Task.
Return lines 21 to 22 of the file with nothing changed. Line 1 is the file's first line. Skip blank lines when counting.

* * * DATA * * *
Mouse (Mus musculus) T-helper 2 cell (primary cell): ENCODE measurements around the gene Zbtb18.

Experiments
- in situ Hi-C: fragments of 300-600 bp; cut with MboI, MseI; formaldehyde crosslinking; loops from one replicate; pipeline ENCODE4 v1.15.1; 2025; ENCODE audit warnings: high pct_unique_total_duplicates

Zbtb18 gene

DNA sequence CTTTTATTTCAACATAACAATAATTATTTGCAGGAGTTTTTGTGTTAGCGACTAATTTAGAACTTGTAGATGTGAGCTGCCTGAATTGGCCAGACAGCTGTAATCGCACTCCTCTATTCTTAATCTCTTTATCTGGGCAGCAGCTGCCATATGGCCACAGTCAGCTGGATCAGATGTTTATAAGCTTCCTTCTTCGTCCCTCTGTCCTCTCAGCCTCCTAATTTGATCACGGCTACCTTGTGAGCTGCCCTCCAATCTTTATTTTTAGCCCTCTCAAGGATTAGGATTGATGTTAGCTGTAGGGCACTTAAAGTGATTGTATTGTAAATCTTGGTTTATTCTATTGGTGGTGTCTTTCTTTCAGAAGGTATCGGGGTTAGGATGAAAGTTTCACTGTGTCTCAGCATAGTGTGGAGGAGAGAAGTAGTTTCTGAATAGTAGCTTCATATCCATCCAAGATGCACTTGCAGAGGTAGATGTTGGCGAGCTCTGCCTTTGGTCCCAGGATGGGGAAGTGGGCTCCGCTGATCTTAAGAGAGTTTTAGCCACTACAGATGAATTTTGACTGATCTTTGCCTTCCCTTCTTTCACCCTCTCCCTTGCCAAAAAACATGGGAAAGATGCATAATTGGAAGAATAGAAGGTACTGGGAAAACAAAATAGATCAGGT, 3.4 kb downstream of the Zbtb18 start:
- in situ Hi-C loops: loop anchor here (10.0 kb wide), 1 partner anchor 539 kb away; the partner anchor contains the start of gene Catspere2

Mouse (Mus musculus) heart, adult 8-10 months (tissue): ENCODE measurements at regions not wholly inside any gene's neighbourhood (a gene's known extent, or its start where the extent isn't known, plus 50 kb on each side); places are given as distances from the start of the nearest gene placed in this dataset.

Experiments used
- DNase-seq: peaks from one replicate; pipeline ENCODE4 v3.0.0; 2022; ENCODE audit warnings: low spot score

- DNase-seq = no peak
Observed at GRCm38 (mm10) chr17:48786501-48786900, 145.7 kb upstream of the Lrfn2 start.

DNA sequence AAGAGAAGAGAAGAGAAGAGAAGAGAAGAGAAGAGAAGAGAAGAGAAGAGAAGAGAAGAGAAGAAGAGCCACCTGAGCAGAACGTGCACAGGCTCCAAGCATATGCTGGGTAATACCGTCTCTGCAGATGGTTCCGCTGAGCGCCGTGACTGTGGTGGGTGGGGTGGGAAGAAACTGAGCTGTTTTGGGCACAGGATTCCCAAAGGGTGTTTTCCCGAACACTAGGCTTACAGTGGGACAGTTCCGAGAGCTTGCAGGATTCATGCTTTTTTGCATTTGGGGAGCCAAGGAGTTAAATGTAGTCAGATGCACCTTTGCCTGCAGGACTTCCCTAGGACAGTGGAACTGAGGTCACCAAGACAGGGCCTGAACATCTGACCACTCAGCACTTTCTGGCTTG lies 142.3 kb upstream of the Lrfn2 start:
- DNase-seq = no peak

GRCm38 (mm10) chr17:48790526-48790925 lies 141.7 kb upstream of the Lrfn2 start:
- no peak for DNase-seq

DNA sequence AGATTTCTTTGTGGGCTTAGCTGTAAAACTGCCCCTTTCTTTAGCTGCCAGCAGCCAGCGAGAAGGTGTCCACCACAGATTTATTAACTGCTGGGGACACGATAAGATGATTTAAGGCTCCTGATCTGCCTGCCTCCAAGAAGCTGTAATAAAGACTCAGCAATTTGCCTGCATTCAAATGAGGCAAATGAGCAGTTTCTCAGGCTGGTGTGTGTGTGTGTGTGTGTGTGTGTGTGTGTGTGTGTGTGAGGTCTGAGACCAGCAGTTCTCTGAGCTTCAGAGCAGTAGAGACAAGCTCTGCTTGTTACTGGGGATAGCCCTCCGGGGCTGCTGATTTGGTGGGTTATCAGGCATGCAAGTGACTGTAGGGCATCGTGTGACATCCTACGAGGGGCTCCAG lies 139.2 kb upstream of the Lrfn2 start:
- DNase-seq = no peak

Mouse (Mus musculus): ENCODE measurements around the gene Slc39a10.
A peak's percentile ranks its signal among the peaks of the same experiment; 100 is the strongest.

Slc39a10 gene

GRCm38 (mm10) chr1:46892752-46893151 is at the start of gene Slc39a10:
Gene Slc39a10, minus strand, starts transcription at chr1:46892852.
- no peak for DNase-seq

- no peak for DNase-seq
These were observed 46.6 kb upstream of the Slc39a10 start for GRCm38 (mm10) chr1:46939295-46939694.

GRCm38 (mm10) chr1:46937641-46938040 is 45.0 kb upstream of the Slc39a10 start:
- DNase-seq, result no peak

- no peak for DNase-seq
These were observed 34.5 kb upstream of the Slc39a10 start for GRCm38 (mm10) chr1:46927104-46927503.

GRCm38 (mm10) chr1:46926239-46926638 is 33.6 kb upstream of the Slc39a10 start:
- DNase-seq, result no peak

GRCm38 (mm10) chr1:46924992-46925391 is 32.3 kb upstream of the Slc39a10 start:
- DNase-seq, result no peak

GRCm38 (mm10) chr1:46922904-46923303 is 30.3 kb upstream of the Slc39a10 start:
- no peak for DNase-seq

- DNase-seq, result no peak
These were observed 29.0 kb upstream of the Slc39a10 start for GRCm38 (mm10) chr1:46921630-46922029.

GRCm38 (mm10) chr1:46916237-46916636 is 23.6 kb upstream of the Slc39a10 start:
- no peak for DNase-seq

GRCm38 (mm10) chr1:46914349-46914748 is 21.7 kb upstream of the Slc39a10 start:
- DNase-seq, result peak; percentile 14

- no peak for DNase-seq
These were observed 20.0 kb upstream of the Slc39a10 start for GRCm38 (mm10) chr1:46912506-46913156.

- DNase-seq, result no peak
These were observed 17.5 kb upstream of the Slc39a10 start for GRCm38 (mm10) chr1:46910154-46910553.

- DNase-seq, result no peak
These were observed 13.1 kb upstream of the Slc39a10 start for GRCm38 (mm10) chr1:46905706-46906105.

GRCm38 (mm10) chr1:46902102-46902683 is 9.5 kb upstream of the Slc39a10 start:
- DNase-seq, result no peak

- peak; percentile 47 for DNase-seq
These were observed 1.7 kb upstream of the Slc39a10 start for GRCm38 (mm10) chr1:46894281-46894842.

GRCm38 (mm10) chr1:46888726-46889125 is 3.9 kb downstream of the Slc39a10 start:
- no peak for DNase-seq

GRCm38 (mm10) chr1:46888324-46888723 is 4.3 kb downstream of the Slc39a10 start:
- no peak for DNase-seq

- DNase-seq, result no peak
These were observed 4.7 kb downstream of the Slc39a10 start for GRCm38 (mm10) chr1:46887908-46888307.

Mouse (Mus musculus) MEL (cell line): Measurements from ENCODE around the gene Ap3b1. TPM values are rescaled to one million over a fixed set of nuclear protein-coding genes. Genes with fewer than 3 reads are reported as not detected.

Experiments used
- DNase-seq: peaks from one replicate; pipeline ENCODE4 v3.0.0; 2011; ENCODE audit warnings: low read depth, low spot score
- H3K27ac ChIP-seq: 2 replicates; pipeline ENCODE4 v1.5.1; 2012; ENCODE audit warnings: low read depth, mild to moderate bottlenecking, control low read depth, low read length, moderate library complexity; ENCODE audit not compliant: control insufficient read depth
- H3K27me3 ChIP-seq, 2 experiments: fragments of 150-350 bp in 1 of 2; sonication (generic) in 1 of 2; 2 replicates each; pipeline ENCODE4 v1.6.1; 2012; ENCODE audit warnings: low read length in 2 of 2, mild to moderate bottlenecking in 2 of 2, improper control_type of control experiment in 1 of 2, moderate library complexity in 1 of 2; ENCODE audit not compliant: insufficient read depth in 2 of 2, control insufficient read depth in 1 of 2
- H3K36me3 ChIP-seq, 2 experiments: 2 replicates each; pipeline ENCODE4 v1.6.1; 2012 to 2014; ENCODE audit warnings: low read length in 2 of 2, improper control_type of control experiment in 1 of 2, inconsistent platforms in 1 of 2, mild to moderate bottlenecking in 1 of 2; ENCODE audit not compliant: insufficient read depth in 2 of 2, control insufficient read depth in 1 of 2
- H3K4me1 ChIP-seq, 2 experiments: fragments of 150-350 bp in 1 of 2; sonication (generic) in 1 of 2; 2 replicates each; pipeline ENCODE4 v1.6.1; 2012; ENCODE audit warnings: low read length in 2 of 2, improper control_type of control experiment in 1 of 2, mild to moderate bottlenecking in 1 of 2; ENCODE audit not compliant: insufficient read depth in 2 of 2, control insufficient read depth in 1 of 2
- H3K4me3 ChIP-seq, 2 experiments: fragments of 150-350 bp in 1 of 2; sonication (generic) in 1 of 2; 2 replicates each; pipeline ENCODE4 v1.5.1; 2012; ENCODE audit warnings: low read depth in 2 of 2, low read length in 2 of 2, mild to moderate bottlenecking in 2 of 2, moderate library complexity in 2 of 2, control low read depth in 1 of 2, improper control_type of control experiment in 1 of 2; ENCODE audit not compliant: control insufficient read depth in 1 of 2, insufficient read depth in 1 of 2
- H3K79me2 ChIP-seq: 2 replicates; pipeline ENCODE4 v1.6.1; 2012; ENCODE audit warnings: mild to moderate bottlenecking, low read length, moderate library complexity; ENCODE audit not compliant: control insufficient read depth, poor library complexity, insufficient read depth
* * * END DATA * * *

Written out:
GRCm38 (mm10) chr1:46892752-46893151 is at the start of gene Slc39a10:
Gene Slc39a10, minus strand, starts transcription at chr1:46892852.